Samuel Johnson, The Adventurer No. 85:
“Persius has justly observed, that knowledge is nothing to him who is not known by others to possess it: to the scholar himself it is nothing with respect either to honour or advantage, for the world cannot reward those qualities which are concealed from it; with respect to others it is nothing, because it affords no help to ignorance or errour.
It is with justice, therefore, that in an accomplished character, Horace unites just sentiments with the power of expressing them; and he that has once accumulated learning, is next to consider, how he shall most widely diffuse and most agreeably impart it.
A ready man is made by conversation. He that buries himself among his manuscripts, ‘besprent,’ as Pope expresses it, ‘with learned dust,’ and wears out his days and nights in perpetual research and solitary meditation, is too apt to lose in his elocution what he adds to his wisdom; and when he comes into the world, to appear overloaded with his own notions, like a man armed with weapons which he cannot wield. He has no facility of inculcating his speculations, of adapting himself to the various degrees of intellect which the accidents of conversation will present; but will talk to most unintelligibly, and to all unpleasantly.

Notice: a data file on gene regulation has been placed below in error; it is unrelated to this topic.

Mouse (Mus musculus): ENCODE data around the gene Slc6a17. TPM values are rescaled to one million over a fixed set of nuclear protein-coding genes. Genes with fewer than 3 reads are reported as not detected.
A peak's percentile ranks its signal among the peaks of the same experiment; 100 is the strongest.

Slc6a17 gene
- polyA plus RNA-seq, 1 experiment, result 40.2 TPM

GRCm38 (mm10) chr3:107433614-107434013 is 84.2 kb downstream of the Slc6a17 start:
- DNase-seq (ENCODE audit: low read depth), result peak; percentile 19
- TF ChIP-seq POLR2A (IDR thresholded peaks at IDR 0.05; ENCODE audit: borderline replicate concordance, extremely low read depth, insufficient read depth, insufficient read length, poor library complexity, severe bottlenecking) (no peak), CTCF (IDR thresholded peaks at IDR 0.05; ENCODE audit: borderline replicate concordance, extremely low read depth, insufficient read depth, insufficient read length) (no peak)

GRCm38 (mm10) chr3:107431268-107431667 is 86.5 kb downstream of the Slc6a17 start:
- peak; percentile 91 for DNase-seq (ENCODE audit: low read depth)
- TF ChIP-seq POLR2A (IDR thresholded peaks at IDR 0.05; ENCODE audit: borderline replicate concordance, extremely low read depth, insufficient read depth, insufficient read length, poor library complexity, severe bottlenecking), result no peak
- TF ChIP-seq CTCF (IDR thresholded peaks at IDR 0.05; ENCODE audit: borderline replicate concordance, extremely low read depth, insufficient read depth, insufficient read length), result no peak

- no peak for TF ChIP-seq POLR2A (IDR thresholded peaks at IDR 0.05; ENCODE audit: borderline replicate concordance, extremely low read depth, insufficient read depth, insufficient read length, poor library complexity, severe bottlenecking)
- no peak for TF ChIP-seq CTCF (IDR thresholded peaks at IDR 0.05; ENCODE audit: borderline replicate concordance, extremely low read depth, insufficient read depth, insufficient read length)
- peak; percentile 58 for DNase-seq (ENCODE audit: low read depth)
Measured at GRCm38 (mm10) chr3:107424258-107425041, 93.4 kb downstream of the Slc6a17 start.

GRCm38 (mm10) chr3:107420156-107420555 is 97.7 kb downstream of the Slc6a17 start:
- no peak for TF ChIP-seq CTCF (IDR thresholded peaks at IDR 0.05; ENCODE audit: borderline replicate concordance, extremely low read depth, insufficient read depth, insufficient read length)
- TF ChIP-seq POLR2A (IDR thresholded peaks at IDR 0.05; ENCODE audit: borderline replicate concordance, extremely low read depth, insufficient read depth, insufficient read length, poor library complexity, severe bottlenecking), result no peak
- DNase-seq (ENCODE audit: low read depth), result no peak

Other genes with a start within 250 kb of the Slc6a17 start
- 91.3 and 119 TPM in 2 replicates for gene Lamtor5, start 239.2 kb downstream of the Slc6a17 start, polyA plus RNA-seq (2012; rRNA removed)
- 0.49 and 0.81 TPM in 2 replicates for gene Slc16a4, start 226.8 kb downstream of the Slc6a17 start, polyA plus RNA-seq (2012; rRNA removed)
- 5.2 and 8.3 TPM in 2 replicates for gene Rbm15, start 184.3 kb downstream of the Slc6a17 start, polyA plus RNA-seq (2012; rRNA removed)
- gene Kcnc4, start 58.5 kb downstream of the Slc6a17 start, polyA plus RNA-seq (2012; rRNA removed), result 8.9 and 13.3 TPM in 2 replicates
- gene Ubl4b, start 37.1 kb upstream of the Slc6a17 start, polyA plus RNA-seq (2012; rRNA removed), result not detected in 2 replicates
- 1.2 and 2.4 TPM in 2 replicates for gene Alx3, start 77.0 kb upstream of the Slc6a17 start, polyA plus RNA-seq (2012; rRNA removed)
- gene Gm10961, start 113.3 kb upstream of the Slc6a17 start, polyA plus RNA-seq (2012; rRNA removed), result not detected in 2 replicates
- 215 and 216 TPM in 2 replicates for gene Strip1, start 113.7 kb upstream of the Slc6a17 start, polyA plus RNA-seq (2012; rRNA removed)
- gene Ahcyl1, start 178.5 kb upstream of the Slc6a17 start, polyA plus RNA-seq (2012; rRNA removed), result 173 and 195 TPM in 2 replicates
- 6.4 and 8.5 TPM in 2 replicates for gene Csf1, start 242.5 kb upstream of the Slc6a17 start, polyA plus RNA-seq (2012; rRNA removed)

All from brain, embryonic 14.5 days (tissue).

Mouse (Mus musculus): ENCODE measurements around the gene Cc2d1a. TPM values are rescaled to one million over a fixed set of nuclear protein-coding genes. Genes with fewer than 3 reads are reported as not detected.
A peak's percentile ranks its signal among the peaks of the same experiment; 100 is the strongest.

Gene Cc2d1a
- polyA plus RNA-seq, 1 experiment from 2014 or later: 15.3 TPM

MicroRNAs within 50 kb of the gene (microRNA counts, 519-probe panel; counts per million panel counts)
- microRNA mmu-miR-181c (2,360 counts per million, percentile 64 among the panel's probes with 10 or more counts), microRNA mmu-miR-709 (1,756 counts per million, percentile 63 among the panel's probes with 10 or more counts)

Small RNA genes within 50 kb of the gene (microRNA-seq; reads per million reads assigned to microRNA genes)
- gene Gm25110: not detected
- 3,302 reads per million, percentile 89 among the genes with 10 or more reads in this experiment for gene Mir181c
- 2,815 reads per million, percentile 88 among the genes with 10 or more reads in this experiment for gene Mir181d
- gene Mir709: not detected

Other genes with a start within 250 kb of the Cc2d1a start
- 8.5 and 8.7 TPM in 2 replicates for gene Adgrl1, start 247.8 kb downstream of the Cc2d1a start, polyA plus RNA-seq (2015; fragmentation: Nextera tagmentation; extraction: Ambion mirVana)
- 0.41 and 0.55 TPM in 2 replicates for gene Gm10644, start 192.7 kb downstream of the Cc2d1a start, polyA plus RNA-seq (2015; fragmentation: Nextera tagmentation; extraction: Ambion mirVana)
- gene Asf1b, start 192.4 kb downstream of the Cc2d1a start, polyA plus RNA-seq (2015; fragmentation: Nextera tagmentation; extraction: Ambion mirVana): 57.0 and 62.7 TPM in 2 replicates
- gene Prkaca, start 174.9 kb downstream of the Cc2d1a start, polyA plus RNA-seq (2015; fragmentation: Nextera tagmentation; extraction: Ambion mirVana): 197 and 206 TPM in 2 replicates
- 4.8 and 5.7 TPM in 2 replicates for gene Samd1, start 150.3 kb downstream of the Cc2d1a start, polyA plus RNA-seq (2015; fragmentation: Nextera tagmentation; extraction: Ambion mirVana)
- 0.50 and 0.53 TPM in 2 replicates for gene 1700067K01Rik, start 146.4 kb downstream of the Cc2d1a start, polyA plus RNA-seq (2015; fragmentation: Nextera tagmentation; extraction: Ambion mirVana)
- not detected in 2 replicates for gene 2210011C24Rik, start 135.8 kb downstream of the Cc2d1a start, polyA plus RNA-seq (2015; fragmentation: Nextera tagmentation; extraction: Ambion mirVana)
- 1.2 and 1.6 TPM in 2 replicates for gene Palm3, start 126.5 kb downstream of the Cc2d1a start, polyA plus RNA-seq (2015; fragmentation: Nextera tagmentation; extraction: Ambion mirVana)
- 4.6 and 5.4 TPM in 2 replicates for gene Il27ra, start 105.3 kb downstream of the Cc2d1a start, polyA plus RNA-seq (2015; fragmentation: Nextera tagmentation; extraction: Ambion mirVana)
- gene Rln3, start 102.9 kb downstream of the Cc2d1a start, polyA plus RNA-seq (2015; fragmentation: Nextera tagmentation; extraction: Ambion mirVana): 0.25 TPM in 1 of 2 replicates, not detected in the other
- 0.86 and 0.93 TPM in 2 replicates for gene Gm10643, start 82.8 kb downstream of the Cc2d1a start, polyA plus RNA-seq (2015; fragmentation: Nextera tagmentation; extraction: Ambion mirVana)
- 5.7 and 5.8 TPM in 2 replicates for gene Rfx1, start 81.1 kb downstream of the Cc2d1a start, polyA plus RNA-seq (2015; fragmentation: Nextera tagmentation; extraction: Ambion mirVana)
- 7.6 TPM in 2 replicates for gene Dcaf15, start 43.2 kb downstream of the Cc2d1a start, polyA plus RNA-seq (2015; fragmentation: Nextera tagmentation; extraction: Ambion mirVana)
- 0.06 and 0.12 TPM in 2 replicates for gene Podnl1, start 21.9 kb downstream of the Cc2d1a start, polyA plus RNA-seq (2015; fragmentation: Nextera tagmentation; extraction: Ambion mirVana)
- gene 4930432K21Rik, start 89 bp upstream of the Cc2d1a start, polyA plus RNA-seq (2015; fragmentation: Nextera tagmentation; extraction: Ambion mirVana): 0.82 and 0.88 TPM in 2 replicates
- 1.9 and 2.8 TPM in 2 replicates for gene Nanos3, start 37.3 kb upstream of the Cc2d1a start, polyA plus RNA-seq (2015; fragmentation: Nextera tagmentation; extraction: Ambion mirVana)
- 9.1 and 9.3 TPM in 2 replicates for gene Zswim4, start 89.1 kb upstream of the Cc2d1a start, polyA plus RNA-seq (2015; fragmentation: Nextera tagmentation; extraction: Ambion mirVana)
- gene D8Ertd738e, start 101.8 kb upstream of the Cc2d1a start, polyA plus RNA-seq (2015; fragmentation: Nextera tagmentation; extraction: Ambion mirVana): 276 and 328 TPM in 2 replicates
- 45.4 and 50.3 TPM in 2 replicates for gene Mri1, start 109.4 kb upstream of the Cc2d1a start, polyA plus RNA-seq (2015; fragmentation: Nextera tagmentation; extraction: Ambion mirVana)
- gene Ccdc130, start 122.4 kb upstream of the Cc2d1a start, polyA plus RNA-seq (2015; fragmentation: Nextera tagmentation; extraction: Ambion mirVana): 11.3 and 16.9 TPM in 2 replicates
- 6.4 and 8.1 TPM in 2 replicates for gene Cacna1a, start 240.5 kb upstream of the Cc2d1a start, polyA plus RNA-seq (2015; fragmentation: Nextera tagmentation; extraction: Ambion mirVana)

I was once present at the lectures of a profound philosopher, a man really skilled in the science which he professed, who having occasion to explain the terms opacum and pellucidum, told us, after some hesitation, that opacum was, as one might say, opake, and that pellucidum signified pellucid. Such was the dexterity with which this learned reader facilitated to his auditors the intricacies of science; and so true is it, that a man may know what he cannot teach.”
“O, our silly ways! Is knowledge worthless,
unless someone else knows that you know it?”
o mores, usque adeone
scire tuum nihil est nisi te scire hoc sciat alter?